It’s the heat of the Gulf War: January 17, 1991, Congress has just given permission to the president, George Bush Senior, to wage war on Iraq. They want to put an end to the invasion of Kuwait for good, and to prevent Saddam Hussein from seizing the oil fields of Kuwait. Saddam Hussein, the Iraqi president called the upcoming war “the great duel, the mother of all battles.” Bush said that “This will not stand this aggression against Kuwait.” But what was the Gulf War about anyway?
To learn more about the Gulf War Oil Spill, it is vital to know the context and background of this event. The Gulf War happened in a relatively short time period after the Iraq-Iran War, and was partially caused by it. Iraq had to make their oil expensive to pay off their debts from the war quickly, but also needed to keep up with the market, so they asked the surrounding countries, including Kuwait, to up prices by lowering production. During the war, Iraq amassed 30 billion dollars in debt to Kuwait, and proceeded to appeal to be freed of the arrears. Kuwait refused on both accounts, and it was clear they would be doing no favors toward their neighbor. Saddam Hussein accused Kuwait intentionally crippling Iraq’s economy and deliberately drilling oil in Iraqi territory. In response to this he sent soldiers to the border to guard it. Hussein criticized American foreign policy toward other Middle Eastern countries and several failed negotiations took place. The United States and Iraq were allies no longer.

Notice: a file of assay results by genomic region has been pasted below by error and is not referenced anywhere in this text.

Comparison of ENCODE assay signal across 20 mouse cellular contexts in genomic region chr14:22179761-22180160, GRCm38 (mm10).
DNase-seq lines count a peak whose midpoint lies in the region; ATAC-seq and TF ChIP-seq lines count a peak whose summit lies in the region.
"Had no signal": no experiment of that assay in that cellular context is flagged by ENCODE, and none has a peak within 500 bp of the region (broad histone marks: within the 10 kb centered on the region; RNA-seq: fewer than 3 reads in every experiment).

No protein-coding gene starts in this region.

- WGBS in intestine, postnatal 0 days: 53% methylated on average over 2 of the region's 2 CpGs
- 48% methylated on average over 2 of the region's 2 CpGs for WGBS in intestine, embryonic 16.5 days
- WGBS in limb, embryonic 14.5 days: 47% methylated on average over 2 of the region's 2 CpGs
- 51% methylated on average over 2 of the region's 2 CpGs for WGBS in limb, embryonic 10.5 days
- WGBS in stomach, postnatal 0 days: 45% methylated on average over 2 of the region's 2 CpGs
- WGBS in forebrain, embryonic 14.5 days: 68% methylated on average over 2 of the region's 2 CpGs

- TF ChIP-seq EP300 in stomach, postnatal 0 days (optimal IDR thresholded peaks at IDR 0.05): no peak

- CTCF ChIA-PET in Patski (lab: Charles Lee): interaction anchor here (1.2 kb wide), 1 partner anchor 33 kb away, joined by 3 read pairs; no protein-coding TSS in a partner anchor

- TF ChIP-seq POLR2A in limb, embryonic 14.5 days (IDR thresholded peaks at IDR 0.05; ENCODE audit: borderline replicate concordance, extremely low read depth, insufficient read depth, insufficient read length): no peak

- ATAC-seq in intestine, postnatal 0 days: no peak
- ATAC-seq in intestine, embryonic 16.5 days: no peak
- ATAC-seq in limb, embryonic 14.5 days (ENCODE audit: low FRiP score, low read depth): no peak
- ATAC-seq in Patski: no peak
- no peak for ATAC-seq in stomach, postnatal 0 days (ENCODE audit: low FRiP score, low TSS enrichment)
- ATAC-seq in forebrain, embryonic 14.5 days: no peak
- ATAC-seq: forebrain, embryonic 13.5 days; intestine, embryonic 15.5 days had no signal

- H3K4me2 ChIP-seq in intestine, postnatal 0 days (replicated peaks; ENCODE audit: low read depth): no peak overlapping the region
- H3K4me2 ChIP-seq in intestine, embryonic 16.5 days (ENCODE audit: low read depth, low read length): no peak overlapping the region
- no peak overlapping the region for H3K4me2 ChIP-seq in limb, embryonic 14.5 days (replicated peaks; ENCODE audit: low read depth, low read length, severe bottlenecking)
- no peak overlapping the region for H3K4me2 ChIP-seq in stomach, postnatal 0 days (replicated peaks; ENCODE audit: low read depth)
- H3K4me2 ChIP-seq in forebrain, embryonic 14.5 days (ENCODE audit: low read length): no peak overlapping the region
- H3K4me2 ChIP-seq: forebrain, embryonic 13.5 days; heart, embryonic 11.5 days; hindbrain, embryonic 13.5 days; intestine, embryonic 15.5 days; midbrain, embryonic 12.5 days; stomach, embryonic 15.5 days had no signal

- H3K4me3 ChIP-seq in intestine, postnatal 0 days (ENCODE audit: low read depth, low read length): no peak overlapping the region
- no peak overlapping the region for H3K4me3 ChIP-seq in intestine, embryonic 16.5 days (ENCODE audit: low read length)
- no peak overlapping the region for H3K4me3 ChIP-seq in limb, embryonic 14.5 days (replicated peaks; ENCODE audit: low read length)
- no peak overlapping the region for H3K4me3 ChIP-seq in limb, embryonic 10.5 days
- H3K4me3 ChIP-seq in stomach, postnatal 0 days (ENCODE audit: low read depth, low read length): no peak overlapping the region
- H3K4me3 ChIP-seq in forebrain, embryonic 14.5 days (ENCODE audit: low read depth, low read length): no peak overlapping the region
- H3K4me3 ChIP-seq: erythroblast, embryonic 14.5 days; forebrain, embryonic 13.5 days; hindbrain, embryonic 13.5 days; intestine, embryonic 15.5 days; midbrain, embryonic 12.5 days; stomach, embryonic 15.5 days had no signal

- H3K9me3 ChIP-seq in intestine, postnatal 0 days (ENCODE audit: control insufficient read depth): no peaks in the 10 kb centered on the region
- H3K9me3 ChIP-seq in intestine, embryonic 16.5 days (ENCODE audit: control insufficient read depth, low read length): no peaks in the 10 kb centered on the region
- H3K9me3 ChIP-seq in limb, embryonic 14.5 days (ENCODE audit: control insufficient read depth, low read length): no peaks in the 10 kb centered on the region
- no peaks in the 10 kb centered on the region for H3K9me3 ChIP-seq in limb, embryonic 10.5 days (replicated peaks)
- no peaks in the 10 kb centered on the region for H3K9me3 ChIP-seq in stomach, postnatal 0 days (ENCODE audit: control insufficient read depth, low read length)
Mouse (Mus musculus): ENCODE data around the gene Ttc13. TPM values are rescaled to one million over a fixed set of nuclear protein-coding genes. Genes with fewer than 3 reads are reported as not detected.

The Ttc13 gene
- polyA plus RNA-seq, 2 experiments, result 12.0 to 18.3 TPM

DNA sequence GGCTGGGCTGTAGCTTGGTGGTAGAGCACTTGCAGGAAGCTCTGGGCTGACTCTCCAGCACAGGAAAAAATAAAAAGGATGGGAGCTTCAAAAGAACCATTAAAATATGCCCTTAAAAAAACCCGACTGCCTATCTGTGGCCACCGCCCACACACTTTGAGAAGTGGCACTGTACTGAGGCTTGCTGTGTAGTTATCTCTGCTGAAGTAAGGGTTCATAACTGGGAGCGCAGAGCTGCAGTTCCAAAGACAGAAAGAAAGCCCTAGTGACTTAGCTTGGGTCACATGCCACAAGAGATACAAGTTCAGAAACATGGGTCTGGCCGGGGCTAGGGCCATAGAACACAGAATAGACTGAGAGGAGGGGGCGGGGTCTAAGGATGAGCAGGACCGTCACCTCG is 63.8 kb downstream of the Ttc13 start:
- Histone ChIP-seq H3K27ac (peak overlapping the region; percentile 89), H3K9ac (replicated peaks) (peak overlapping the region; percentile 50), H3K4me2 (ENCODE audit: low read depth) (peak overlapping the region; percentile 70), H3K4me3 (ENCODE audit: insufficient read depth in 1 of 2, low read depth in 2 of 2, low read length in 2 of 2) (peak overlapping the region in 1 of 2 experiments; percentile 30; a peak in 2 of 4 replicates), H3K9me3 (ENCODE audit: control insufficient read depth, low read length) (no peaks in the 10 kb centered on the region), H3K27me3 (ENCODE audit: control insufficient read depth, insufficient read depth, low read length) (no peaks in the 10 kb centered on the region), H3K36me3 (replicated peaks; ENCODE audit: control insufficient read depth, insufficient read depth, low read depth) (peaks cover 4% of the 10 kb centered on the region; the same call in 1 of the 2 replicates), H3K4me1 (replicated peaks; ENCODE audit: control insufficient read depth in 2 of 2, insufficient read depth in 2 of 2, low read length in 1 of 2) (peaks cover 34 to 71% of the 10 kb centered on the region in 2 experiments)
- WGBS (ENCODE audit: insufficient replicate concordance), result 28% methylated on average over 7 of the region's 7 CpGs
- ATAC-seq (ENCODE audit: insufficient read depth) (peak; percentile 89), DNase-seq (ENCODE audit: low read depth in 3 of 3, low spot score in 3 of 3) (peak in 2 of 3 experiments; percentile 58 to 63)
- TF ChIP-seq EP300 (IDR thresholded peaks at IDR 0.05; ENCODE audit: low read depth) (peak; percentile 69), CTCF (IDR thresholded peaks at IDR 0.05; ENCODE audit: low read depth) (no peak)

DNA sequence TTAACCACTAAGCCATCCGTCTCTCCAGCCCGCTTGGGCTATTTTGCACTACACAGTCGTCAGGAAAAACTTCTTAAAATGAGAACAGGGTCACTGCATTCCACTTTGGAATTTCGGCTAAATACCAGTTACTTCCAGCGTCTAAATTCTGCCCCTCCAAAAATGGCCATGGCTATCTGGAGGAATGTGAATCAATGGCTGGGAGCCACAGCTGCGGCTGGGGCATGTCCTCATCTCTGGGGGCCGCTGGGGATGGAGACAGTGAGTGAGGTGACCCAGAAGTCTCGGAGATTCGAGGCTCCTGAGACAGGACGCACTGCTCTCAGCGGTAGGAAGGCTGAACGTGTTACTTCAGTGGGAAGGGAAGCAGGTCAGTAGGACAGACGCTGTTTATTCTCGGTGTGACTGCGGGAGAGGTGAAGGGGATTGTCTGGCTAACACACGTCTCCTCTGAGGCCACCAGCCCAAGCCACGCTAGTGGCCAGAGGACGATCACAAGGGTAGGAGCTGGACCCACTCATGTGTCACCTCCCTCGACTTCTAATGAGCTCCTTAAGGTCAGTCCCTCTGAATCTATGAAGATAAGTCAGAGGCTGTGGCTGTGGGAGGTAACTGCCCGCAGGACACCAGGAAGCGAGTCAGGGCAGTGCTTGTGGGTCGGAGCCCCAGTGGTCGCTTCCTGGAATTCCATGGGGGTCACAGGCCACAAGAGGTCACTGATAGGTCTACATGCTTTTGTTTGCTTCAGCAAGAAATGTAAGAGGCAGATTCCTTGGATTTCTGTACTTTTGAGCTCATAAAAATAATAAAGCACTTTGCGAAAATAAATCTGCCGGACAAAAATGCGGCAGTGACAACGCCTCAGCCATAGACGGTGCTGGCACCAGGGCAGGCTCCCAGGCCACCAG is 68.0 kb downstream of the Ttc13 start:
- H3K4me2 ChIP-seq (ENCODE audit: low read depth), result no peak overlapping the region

Iraq deployed one-hundred men to fight and claim victory over Kuwait on the 2nd August 1990, a decision that had been in the making by Hussain for a few months. The battle included bombing Kuwait City by plane, sending in ground troops and flying commandoes by helicopter. Kuwait was unprepared for the invasion, since many of the Kuwaiti troops were on leave as well as the fact that the military entered the battle with only half the ammunition needed. Kuwait lost sixteen-thousand two-hundred to death or capture in the whole of the invasion because of this. In order to end the conflict the United Nations passed Security Council Resolution 660, an order to Iraq to put an end to the invasion. Iraq declined to follow the order and attacked the Dasman Palace by helicopter and disguised soldiers, taking control of it, but failing to capture the Emir, Jaber Al-Ahmad Al-Jaber Al-Sabah who had escaped before the invasion.
Iraq instated Alaa Hussein Ali as head of the government in Kuwait a week before the annexation of Kuwait by Iraq. Saddam Hussain’s reasons for the instated government were that Kuwait was actually an Iraqi province and should be ruled as such. The United Nations disregarded the annexation and continued to pass 12 more resolutions against the invasion, deeming it illegal. Many major countries, including some close allies of Iraq, condemned the invasion and seizure and placed embargos on Iraq. In the time of rule by the Iraqis wreaked havoc on Kuwait,...